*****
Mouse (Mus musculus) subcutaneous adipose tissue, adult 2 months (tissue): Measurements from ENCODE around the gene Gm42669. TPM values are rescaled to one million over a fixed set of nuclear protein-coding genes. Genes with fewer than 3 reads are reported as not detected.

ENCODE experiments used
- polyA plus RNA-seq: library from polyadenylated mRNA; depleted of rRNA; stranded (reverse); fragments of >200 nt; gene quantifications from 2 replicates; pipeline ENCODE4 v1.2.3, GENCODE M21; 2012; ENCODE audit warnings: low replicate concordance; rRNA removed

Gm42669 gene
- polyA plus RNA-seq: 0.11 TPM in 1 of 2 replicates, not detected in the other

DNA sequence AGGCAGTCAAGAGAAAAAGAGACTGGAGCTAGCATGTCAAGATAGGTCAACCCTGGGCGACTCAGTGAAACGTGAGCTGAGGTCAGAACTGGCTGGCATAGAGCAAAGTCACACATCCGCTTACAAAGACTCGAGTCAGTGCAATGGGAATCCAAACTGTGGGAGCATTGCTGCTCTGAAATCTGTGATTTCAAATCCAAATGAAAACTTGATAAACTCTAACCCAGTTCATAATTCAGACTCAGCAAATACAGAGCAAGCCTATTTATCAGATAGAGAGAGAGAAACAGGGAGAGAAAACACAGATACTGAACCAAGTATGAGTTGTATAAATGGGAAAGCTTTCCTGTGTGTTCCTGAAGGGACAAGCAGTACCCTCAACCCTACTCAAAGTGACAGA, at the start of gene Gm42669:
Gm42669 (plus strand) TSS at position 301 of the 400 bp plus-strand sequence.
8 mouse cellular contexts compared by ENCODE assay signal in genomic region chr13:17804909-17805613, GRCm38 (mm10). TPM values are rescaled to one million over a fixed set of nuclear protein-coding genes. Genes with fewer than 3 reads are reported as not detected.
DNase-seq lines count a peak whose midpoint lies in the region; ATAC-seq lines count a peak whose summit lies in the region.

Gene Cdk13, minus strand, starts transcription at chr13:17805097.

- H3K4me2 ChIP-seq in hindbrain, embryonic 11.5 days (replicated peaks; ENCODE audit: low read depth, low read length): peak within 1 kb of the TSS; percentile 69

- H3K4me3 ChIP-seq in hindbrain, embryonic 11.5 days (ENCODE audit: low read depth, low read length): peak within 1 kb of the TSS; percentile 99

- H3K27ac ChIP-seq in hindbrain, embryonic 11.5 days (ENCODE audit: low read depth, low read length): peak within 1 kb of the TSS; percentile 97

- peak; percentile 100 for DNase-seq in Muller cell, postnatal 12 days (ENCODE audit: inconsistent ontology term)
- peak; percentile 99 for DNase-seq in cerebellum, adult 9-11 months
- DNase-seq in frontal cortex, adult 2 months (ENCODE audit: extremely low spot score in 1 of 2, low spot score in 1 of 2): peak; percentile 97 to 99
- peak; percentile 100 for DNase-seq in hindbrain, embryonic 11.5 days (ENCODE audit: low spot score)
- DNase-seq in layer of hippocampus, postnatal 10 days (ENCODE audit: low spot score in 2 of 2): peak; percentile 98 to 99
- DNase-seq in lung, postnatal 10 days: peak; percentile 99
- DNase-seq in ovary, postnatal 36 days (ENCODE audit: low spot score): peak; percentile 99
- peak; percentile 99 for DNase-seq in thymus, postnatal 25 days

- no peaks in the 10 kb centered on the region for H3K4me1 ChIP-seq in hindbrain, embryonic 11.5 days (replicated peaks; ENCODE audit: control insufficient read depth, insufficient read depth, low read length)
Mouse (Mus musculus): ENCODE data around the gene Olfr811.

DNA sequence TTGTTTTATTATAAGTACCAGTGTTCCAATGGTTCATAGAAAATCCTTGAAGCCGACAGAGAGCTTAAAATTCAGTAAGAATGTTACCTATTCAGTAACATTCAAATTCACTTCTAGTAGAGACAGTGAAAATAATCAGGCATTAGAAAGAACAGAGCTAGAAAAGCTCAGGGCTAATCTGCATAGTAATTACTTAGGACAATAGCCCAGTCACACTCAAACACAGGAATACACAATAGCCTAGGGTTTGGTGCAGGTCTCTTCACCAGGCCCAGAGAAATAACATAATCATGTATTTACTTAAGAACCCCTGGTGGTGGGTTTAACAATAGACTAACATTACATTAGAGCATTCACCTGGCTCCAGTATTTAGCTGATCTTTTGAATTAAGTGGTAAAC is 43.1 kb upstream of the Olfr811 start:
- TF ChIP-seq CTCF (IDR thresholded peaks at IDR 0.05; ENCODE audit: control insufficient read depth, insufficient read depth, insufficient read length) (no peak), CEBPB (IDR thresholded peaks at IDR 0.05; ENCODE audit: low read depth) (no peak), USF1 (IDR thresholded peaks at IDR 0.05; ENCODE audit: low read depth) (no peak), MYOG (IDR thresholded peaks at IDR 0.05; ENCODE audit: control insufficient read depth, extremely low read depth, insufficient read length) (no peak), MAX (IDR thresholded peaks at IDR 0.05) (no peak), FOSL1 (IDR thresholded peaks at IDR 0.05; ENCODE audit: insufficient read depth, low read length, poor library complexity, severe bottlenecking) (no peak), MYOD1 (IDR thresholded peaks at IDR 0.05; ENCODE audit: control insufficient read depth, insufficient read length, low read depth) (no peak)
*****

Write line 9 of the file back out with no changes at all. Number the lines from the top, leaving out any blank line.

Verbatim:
DNase-seq lines count a peak whose midpoint lies in the region; ATAC-seq lines count a peak whose summit lies in the region.